Payson Winner Of The Week
Carrumba made a successful - and for her connections an emotional - return to the races Sunday at Aqueduct, edging away from Mei Ling in deep stretch to win the Grade 3, $200,000 Top Flight Invitational Handicap by a hard-fought half-length.
The victory comes just five days after Ogden Mills "Dinny" Phipps, the owner and breeder of Carrumba, died. Phipps's son, Ogden II, walked Carrumba into the winner's circle following the victory.
"Absolutely, this win was emotional," the younger Phipps said. "Our first time back at the races and it's obviously a big part of how we grew up with my dad. Coming back here and seeing a filly that he really loved and winning a stake is very emotional. Every time one of our horses runs in his colors I think it's going to be emotional for us."
This was the fifth win for the Phipps family in the Top Flight. The first came in 1951 with Busanda for Ogden Phipps, Dinny's father and Ogden's grandfather. Dinny Phipps won this race in 1994 with Educated Risk, in 2001 with Cat Cay, and in 2004 with Daydreaming.
Carrumba is by Bernardini but her female family is full of Grade 1 winners campaigned by the Phipps family, including Heavenly Prize, the champion 3-year-old filly of 1994.
Trainer Shug McGaughey feels Carrumba could elevate into the upper echelon of the older filly and mare division and Sunday's Top Flight was a good first step.
With spring in full swing, some of horse racing's top runners are just beginning to flex their muscles in their first few starts or workouts of the year. Many of the sport's top performers will be fresh off a respite at the training center that many have called "Club Med for horses."
The slogan of Payson Park in Indiantown, Fla., is "Happy horses win," and it's a philosophy its management takes seriously. It's even their web address. Originally begun in the 1950s as St. Lucie Training Center, Payson spans 400 acres and includes one-mile turf and dirt tracks, European galloping and hacking trails and lots of turnout space.
"What we offer here is very different from the normal training center, in that it is truly a training center," said facility owner Virginia Kraft Payson. "It is not an approximation of a backstretch, as some of our competition which deals in numbers. You won't find an inch of concrete anywhere here."
Payson is proud to say that the facility has played host to the same group of top-class trainers since she took over the training center in 1980. In fact, morning training hours look like a Hall of Fame clinic, with Bill Mott aboard his pony and Shug McGaughey a few feet away watching his horses from along the outside rail. Christophe Clement jokes from atop a trail railing that they "train by committee" here as Roger Attfield's trainees saunter by.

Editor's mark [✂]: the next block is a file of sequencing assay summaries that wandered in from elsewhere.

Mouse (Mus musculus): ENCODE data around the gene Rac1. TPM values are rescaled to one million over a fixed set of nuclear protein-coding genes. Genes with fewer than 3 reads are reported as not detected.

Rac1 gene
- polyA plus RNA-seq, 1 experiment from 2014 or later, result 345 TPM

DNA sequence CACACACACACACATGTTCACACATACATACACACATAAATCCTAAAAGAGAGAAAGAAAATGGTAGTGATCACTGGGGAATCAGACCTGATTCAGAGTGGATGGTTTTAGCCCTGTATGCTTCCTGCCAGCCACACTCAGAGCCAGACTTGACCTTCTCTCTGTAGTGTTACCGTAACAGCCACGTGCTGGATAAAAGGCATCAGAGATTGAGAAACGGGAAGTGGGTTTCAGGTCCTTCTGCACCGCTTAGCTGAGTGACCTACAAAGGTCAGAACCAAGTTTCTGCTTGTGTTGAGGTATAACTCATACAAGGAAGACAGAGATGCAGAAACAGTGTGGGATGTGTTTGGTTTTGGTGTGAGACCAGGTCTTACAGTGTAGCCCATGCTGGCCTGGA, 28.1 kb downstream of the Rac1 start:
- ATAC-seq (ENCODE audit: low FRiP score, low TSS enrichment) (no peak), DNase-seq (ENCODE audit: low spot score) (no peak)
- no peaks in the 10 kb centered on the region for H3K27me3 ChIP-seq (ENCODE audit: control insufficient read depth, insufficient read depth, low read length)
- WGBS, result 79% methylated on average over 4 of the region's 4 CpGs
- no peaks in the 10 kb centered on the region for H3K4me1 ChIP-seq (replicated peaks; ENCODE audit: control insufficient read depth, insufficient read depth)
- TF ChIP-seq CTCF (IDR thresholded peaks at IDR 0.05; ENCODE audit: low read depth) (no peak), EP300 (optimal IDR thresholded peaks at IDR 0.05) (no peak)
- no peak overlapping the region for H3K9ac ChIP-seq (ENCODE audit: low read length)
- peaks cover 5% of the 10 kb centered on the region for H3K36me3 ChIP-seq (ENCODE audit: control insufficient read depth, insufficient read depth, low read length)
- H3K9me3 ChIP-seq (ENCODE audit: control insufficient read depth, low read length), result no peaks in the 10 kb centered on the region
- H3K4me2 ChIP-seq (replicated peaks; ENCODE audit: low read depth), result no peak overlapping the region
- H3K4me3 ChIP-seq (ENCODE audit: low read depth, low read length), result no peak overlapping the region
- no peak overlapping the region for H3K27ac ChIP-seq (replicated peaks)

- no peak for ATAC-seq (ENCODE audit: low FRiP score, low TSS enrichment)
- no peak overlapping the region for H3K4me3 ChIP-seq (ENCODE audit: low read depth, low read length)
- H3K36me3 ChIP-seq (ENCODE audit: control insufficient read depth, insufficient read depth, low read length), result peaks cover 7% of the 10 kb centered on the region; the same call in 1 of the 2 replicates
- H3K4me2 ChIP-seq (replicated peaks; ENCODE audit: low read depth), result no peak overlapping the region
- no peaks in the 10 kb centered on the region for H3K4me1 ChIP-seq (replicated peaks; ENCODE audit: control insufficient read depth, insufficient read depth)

Early in life, Roger Attfield was the sort of kid who would look wistfully out the school window and think of animals, horses or farming. Especially horses.
Obviously, he has a way with them. It's as if he speaks their language, knows how to coax the best out of them. And now the 72-year-old thoroughbred trainer, who is based at Woodbine Racetrack in Toronto, has received the ultimate reward: He will be inducted into the U. S. National Museum of Racing and Hall of Fame at Saratoga Springs, N.Y.
The ceremony will take place Aug. 10 at Saratoga, the mecca of all top horsemen in the United States. And now he belongs there. After winning just about every major race in Canada multiple times, last November he won his first Breeders' Cup race at Churchill Downs in Louisville, Ky., with 27-to-1 shot Perfect Shirl.
"I was so happy for him," said Richard Dos Ramos, a Woodbine jockey who has ridden many long-shot winners for Attfield over the years. "He's well deserved of it. He always wanted to get a Breeders' Cup and that was fantastic to see. The filly probably ran the best race of her life at the right time. He makes them peak at the right time.
"When you're coming up to big races like the Queen's Plate, or any type of big race like that, his horses are always usually right there and they seem to step up."
Attfield was born in Newbury, England, where he worked as a show-jumping rider and an amateur steeplechase jockey. He was the son of a coal merchant who didn't have the means to outfit him with ponies to ride, so Attfield got his fix by riding horses for other people.